Beautiful, Resplendent Assisi: City Of Peace
Or, Don’t Judge a Holiday Destination by its Cover Story.
When I decided to travel to the City of Peace, I didn’t know it was one of the top 5 tourist destinations in Italy. I didn’t know it was the place that Saint Francis (San Francesco) had earned his charitable reputation, and I didn’t know that many people arrive on foot, at the end of a pilgrimage. I’d been hanging out in Sicily for a few months, at a similar latitude to North Africa, avoiding a very cold winter in Europe this year. I had little intention of discovering the mainland so soon, but when I heard about a travel blogging conference in Umbria, it was too close not to go and investigate. I was looking forward to taking some pictures of Assisi, Italy.
I’d been quite fortunate finding some budget accommodation right next to Assisi train station, in Santa Maria degli Angeli. You can’t get a train to Assisi as it’s perched on a hill, but you can catch a bus or walk the 3km. The owner of the hostel I’d been staying at in Catania had a good friend that had moved to Assisi to settle down and have a family. The couple were half way through converting the upstairs of their house into a pilgrims rest. It was perfect for me – roomy and private, and having to go downstairs for the bathroom wasn’t a problem.
The conference itself was at the lovely Valle di Assisi resort another kilometre in the opposite direction. I borrowed a bike from the hotel to flit to and from the venue in the sunshine a couple of times a day, and ate up the talks, the food, and the warm sociable evenings.
Tourism in Assisi markets itself as a relaxing and rustic experience, catering for people who want to absorb the religious history from a pleasant base. Buses of visiting school children, foreign students from nearby Perugia, and of course foot-sore pilgrims, are all part of the mixture that come to gaze at the magnificent buildings.
So, I thought I’d found the measure of idyllic Assisi, and of sleepy Santa Maria too. Walking towards Assisi, I’d chatted briefly to a grandmother about the view I was photographing, she pinched my cheeks before continuing on. Inside San Francesco’s Basilica, I tried to photo a couple of monks discreetly, but they saw me and insisted we be in pictures together. After touring the cathedral at dusk in Santa Maria itself, I emerged in front of a group of Nuns, chanting as they made slow processions around the square. It was all very peaceful.
You can imagine my surprise when a couple of local girls asked me if I’d like to go clubbing in Santa Maria. I’d met them at the conference, and they were studying Tourism in Perugia, but living close by. After several confirmations that Yes, they really did mean a disco-like thing, and it was only 15 minutes walk from the Basilica, I was curious. Not only was there a club, but I felt like I’d been transported to Ibiza. It was huge, crowded, dimly lit, expensive, there were lasers and strobe lights – and it seemed to hold more people than the town of Santa Maria itself could. Cue an interesting night out. I only regret not taking a photo of the leather jacket that came out with us, proclaiming a love of ‘Death F***ing Metal‘. :)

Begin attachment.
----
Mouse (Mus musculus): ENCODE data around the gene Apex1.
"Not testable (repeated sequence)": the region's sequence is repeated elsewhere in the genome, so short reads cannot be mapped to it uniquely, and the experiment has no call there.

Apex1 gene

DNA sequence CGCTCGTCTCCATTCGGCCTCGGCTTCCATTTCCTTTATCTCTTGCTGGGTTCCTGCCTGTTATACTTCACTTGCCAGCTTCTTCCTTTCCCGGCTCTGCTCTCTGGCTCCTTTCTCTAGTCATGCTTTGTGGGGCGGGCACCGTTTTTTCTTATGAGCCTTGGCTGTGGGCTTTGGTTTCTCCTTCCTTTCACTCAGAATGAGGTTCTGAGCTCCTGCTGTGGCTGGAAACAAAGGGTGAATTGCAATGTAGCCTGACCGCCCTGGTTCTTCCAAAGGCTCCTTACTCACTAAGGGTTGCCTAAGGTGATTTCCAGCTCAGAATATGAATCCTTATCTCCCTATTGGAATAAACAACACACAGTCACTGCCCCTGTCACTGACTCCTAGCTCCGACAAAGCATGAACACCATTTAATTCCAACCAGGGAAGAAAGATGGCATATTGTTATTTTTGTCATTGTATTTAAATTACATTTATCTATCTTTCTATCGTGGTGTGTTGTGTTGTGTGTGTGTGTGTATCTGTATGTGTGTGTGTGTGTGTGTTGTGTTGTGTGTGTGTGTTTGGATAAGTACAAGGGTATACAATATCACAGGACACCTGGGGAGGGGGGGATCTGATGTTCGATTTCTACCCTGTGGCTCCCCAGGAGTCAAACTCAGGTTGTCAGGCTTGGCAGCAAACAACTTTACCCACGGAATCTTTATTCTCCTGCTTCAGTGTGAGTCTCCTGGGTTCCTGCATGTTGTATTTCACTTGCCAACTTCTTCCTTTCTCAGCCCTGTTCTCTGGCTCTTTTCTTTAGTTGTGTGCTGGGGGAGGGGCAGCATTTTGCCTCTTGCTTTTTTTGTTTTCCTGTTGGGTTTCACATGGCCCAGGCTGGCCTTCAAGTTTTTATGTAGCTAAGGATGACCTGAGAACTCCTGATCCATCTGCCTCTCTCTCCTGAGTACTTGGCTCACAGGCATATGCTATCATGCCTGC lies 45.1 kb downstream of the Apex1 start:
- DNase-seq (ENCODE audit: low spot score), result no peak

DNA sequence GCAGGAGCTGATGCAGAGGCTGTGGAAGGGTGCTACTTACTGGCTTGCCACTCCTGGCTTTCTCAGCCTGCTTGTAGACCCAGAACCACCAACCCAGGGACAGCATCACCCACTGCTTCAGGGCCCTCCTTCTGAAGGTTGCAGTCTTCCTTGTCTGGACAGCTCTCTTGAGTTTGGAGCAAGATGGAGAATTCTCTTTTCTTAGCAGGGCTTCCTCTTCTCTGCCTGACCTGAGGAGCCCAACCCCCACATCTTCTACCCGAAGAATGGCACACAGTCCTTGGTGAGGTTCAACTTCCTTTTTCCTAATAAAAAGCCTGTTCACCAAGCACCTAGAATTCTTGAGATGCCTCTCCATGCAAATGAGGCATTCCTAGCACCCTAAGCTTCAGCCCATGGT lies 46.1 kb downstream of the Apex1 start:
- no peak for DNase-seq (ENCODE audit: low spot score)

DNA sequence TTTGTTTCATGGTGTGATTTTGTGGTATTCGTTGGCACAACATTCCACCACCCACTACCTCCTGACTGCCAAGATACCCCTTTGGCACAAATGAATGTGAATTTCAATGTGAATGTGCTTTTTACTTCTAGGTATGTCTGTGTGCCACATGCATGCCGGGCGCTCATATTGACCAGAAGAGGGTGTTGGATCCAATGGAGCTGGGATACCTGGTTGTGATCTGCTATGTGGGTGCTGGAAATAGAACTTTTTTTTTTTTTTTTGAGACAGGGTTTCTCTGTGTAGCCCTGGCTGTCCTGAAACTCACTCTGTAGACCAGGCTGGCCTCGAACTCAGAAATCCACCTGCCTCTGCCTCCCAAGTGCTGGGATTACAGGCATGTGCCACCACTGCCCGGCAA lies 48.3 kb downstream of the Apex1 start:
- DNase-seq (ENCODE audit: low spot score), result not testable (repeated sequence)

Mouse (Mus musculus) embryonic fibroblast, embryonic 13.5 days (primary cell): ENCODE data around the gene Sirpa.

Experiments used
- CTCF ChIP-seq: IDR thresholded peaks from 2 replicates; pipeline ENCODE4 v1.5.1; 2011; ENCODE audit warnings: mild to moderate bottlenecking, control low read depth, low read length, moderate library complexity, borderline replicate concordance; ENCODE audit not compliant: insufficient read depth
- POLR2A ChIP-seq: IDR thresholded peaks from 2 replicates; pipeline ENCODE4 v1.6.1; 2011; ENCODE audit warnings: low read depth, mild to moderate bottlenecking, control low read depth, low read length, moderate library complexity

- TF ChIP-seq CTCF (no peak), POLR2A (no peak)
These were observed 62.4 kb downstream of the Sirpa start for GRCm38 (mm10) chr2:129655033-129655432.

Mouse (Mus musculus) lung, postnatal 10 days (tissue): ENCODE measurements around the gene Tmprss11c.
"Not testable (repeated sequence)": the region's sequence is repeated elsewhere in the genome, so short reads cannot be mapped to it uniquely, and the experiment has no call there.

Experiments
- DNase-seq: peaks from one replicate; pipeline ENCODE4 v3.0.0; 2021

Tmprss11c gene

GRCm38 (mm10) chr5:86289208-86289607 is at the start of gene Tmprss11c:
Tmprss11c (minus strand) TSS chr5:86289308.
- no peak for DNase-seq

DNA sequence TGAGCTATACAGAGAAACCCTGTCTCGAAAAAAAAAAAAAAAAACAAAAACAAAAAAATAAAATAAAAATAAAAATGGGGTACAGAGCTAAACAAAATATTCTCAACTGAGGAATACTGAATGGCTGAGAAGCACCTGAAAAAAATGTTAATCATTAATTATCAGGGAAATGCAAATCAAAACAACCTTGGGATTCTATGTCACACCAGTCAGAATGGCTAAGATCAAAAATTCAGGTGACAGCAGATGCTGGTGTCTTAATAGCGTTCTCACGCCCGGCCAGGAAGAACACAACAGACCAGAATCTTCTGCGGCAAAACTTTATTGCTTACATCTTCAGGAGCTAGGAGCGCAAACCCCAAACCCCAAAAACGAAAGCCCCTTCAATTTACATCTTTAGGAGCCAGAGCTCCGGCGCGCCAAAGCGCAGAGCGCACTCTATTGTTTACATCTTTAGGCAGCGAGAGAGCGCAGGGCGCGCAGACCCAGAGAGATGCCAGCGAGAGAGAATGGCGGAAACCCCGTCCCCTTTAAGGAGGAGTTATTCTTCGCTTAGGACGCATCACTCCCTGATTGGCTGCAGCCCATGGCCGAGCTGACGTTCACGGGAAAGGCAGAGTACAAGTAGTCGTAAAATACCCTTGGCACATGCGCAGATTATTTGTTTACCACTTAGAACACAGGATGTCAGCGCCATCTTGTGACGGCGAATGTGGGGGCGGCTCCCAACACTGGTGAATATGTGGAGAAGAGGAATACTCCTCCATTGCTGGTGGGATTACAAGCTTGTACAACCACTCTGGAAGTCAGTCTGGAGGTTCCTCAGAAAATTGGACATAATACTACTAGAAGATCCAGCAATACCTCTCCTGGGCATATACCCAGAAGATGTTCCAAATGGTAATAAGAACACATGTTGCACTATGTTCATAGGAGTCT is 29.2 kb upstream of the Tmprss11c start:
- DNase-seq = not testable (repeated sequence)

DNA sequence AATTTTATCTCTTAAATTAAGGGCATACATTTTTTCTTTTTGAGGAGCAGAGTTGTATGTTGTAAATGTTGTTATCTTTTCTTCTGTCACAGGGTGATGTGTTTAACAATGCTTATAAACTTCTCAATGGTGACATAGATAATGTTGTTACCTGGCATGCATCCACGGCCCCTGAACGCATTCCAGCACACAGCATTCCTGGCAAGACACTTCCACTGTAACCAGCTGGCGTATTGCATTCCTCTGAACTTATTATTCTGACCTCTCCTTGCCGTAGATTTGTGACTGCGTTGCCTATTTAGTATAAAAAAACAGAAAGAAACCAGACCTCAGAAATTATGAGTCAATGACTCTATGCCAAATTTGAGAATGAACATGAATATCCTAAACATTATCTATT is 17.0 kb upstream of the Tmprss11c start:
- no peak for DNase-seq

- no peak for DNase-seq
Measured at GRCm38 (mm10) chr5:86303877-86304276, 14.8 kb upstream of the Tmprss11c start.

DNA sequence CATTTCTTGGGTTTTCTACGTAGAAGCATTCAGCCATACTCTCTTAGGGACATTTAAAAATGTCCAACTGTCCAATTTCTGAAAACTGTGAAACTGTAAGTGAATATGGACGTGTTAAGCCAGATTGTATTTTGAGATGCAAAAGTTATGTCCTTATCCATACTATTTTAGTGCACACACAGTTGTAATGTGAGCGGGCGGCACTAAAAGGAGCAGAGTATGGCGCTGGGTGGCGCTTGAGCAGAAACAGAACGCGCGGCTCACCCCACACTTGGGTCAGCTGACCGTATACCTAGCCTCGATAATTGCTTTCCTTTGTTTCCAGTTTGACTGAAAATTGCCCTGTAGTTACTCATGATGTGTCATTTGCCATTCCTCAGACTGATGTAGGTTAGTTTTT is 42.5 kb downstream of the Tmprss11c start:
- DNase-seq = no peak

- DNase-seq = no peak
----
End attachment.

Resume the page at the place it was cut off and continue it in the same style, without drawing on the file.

I stayed in town a few more days, before heading to Florence and Rome, so that I could get some work done. Twice I ate with the family I was staying above, and in between being fed with lasagne and Limoncello, I learnt that Alessia had made her own pilgrimage to Assisi before she came to live with Fabio, and how they both love their motorcycles.
On my last day I went looking for a few essentials from a supermarket, and Santa Maria presented me with its last surprise. Wandering past the train station, following half understood directions in Italian, I came to a long low building with a curved roof. It wasn’t the train station, that was the other side of the road. Could it be a swimming pool? Or was it some kind of run of shops, with the supermarket attached? Peering through a tinted window, I couldn’t believe my eyes. Inside was a boxing ring, and a decent looking one. Either side of it, and in other corners, were more boxing rings. And between those, were weight benches, punch bags, swiss balls, gym mats, you name it. I’d stumbled across a National Boxing Centre, and a full one. There were hordes of boxers inside, working out and sparring and watching each others technique. It wasn’t just a local boxing club, it was an actual National Boxing Centre. Like I say, I just couldn’t believe it. It did explain the sweaty beefcake I’d seen jogging every time I went past the train station though, and even the head coach of Team Ireland’s Olympic squad concurs that ‘the facilities were top class’.
I’ve been looking for my next somewhere-pleasant to stay a few months, and I seriously started considering Santa Maria and Assisi. It ticked a lot of boxes – good food, nice weather, night life, some form of martial arts, great photography fodder.
I didn’t stop this time round, wanting to see Rome and Florence before a very important date back in the UK (a 5th birthday!), but it was a great example of why travel at your own pace and without solid plans can be so rich. You just don’t find those delicious slices of life when following a strict itinerary.
See more of my pictures of Assisi Italy here.